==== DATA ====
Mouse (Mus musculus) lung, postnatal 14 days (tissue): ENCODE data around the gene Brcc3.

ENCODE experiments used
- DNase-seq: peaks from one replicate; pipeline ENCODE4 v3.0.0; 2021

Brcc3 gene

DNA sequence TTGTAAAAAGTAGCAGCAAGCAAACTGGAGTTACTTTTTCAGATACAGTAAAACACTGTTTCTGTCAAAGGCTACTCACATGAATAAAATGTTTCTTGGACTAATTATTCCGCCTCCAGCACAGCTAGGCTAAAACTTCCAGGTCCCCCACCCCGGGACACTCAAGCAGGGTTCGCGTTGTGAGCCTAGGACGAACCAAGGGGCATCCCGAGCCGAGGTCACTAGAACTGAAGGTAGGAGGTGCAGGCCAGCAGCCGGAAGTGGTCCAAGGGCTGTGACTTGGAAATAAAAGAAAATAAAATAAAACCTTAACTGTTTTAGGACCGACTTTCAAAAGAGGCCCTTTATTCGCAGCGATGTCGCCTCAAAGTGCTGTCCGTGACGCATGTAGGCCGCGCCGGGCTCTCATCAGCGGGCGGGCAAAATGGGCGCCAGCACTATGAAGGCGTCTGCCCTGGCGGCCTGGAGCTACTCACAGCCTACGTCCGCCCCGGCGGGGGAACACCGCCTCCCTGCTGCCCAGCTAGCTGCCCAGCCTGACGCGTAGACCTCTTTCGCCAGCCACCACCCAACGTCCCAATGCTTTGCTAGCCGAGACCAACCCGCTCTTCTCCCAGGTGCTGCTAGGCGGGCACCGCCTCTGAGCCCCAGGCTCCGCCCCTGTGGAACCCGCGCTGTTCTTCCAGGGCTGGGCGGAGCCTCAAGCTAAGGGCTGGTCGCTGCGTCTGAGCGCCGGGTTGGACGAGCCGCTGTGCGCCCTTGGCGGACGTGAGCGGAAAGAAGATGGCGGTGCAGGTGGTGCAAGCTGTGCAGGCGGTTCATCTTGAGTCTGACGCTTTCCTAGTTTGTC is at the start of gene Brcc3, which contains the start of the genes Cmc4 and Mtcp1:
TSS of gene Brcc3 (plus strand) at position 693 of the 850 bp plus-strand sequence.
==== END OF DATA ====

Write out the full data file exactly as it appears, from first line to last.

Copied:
Mouse (Mus musculus) lung, postnatal 14 days (tissue): ENCODE data around the gene Brcc3.

ENCODE experiments used
- DNase-seq: peaks from one replicate; pipeline ENCODE4 v3.0.0; 2021

Brcc3 gene

DNA sequence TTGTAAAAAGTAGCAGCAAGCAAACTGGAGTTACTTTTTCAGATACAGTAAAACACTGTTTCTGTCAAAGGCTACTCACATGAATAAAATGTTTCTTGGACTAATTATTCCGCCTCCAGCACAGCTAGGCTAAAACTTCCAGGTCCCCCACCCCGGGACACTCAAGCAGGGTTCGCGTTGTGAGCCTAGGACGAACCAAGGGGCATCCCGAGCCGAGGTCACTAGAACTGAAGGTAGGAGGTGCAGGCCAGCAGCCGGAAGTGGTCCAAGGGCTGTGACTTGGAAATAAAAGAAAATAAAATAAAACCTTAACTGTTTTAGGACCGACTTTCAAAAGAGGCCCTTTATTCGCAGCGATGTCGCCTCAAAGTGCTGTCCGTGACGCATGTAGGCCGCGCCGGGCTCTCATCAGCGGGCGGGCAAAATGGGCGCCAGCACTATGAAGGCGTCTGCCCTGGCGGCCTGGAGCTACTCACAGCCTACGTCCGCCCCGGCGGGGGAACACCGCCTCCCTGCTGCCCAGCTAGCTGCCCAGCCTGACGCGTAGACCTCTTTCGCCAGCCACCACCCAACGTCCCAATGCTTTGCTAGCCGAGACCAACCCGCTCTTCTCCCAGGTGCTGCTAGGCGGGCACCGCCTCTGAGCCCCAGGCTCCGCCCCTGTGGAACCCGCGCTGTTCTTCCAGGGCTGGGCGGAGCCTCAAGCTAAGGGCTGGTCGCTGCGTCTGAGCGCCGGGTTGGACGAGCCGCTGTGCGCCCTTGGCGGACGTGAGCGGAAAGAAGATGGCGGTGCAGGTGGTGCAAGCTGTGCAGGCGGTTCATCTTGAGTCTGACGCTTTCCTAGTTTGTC is at the start of gene Brcc3, which contains the start of the genes Cmc4 and Mtcp1:
TSS of gene Brcc3 (plus strand) at position 693 of the 850 bp plus-strand sequence.